Building the tenon jig (part 1)

I first came up with the quick-set tenon jig in 2008. But I didn't make a video of building it, so I figured it was time to revisit this project and document it in more detail.

Material preparation

The jig relies on a few bits of not quite common hardware. The 1/2" (or 12 mm) steel rod and bronze bushings are the most unusual. You can buy that sort of thing online (from McMaster if you are in the US), or find a local bearing store in the phone book (most major cities have a bearing store). I also have a dial indicator with 1" (25 mm) travel, though a caliper could also be used. Also, a knob for the lever. Not shown, the 3/16" (5 mm) steel rod. You could also use smooth nails of similar thickness for the steel pins. You could also use a metal bar for the table saw slot, though hardwood will do fine.

I printed out all the 1:1 templates and laid these out on some 18 mm birch plywood to make the best use of the piece that I have. Regular plywood (of good quality) 18 or 19 mm (or 3/4") thick can also be used. Birch plywood is not cheap, but I'm only using less than $10 of it here. Worth it to me.

I have gotten into the habit of cutting corners out of whole sheets so all the scraps remain in one piece. This makes cutting it tricky sometimes, but better use of the wood overall.

Plywood pieces all cut, with the templates lying on top. I didn't glue them on.

Next cutting up the hardwood. I'm using some maple, but any hardwood will do. I'd recommend anything with a closed grain. I don't recommend oak, ash or hickory because the prominent growth rings can cause drills to wander.

Hardwood pieces all cut. I'm placing these all on top of my 1:1 printout to keep track.

Cutting the pivots

I printed a second copy of the templates, which I cut up to use as cutting templates for the more complicated parts. I figured it would be wasteful for others to print two whole copies, so I added a separate page to the plans with just the complicated shapes to use as cutting templates.

The fingered ends form hinges with steel pins, so they need to be cut carefully. But before cutting these out, I drill the holes for the hinge pins.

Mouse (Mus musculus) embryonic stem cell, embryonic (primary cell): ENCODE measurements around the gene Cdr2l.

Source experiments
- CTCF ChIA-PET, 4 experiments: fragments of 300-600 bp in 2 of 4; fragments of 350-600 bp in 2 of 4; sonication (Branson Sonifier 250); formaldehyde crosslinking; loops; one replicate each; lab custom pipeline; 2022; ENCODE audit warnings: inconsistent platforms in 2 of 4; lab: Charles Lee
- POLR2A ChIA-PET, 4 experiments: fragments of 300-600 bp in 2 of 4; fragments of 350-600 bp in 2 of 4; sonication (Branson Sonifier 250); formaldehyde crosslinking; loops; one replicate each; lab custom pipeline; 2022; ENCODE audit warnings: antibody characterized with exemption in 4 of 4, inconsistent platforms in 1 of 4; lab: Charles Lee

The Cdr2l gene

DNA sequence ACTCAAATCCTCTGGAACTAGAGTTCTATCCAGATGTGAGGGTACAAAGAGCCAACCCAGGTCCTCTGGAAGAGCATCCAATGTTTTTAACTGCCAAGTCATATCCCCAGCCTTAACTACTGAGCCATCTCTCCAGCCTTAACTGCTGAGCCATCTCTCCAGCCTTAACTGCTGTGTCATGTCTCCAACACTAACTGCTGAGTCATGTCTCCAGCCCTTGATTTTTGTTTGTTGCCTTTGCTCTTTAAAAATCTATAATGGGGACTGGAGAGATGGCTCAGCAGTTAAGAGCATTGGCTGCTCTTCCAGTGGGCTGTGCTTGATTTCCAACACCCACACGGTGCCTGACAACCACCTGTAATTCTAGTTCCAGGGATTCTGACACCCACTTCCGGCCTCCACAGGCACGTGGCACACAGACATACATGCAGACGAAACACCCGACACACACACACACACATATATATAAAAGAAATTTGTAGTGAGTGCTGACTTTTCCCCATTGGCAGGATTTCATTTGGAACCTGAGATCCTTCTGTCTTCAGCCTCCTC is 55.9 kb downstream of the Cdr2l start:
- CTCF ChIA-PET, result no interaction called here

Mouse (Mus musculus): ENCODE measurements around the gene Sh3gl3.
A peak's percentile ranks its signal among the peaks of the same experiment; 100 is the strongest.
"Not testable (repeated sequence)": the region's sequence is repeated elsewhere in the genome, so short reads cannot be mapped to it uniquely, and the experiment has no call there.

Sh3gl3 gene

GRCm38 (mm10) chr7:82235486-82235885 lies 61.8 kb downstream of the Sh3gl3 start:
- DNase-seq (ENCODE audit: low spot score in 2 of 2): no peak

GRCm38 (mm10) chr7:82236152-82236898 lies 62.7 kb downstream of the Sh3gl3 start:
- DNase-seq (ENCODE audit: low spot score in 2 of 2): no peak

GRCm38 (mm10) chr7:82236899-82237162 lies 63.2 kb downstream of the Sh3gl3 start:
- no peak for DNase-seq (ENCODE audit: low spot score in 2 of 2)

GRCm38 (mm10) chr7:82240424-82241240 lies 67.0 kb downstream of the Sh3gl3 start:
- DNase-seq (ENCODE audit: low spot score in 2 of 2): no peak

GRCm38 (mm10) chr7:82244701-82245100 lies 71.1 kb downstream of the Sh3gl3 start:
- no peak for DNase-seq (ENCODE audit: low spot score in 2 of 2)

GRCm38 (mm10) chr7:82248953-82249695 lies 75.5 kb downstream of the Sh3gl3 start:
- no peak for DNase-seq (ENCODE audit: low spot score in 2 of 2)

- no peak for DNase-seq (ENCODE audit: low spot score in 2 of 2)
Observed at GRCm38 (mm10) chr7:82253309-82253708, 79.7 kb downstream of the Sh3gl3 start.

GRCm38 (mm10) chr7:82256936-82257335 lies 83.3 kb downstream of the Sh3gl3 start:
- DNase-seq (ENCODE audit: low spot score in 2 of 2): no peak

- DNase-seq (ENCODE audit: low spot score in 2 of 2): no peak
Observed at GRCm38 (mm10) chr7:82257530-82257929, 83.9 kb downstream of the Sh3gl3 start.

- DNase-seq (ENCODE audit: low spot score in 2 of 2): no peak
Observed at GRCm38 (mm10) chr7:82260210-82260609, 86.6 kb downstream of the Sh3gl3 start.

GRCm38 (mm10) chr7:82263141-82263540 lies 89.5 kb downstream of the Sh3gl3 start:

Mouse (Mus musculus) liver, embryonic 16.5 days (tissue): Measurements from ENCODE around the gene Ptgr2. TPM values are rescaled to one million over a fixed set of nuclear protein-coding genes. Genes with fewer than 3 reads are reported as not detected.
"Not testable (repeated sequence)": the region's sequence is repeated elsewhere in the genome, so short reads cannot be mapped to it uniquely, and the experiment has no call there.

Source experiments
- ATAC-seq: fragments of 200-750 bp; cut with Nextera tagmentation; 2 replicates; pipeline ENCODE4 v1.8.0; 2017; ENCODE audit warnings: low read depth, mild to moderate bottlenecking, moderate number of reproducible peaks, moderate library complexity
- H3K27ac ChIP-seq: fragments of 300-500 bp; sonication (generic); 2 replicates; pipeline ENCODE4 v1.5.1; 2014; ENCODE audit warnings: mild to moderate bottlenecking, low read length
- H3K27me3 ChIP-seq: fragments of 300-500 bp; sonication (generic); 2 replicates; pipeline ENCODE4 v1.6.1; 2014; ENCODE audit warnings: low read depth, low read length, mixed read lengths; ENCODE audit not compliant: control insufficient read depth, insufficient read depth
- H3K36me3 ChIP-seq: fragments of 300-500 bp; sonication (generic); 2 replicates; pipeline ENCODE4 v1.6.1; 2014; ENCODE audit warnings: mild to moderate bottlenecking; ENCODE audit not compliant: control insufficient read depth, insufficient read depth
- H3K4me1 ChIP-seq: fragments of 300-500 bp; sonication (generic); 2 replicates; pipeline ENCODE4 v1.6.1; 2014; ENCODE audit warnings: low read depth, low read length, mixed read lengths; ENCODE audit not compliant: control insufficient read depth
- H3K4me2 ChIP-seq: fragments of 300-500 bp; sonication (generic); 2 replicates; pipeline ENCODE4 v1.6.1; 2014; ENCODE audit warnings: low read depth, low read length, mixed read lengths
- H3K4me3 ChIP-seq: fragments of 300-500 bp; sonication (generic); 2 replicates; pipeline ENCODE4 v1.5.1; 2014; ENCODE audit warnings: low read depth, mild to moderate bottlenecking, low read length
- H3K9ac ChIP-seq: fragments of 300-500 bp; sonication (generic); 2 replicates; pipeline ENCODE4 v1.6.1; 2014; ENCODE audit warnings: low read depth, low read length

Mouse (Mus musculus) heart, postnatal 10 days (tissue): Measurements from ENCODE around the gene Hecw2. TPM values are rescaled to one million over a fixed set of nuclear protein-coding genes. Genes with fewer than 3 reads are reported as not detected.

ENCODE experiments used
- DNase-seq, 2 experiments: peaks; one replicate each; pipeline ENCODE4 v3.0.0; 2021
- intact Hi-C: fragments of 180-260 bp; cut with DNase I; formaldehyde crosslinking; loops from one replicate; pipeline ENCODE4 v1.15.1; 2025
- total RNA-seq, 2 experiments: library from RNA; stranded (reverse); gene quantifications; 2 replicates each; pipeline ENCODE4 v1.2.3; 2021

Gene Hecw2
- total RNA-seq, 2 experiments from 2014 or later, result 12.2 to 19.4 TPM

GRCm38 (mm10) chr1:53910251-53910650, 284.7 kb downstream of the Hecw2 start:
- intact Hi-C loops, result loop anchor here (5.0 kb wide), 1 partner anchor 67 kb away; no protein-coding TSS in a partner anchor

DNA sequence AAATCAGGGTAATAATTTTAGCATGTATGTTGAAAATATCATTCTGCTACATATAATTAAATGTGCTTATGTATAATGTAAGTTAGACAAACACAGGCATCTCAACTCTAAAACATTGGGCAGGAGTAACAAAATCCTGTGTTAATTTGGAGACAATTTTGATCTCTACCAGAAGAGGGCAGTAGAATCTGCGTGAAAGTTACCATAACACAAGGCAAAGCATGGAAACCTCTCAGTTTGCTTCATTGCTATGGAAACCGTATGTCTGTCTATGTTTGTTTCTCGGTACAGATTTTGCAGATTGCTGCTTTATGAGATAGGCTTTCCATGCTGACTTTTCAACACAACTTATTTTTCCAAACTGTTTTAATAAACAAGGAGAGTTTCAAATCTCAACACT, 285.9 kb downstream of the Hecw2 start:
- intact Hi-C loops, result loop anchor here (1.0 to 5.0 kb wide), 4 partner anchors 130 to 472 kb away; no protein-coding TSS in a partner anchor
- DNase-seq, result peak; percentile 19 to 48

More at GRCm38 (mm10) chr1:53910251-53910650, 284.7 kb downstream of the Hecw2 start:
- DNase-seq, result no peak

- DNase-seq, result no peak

Cutting the fingers on the bandsaw. Something like a tenon jig would allow you to cut these cleaner, but the bandsaw is easier, and these fingers don't need to be that precise. It is important to cut not just to the line, but to cut the line itself away too to make sure the pieces will fit together.

Drilling a clearance hole for where the main lever needs to fit around a shaft. Two overlapping holes with a 3/4" Forstner bit do the job.

Another slot in the lever where it fits around the fulcrum.

Now cutting the long part of the main lever to width. These cuts are made part-way through, not to the end. You can see the completed shape in the back of the next photo. The bandsaw would have been easier, but the table saw makes a cleaner cut.

Metal rod and bushings

Drilling the holes out. I tried several different 1/2" drill bits to find one that produced holes that were just snug.

I needed to drill holes for the bushings that slide on the shafts.

Last time, I had a hard time getting these bushings to line up properly. Self-aligning bushings might be a better choice here, but I already had these bushings.

Bushings partway pressed into the pieces.

Making the base

Preparing the base. I'm using the paper template to locate the holes I need to drill in the base. I punch the location of every hole center through the template using an awl...

... then drill the holes, then countersink. Be sure to flip the base before countersinking, otherwise you end up with the countersinks on the top.

This is the sort of thing a CNC machine could do well, but punching the hole centers and drilling them all at once is pretty fast. The job is done in less time than it would take to mount the workpiece in a CNC router.

In my plans, I specify carriage bolts to hold the stops to the base, but I have some jig bolts with these funny oblong heads, designed to go into T-tracks. These are harder to find, but even better for this application. They came as part of a " 149-piece Jig & Fixture Parts Kit" from Lee Valley tools. (I bought that kit mostly for all the threaded plastic knobs)

Here I'm tracing around the oblong shape of the head.

Then drilling two overlapping holes with a Forstner bit to carve out the cavity, plus chiseling out a bit between the holes.

The nice thing about these jig bolts is that they fit loosely in the hole but the oblong head won't spin in the oblong hole.

Before moving on with other stuff, I also cut a slot in the base for the miter slot guide bar. This is easier to do without anything mounted to the base.

The slot should be positioned so that the base ends up about 65 mm from the blade,

With all the cuts and holes made on the base, time to get back to the pieces with the bushings. Here I'm screwing them on from below.

Shaft and bushing alignment

Inserting the shaft through a bushing to see how it lines up The shaft ended up about 2 mm too high when hit it the other bushing, so the alignment needs to be tweaked.

I used a small sanding drum on a Dremel tool to grind away at the hole near the top on the outside edge and near the bottom on the inside edge. I was able to get it to align after that.

The steel rod goes through three pieces of hardwood that I drilled earlier. The side-to-side carriage mounts on these.

On to Part 2 of building the tenon jig

See also:

More on Mortise and tenon joints

To my woodworking website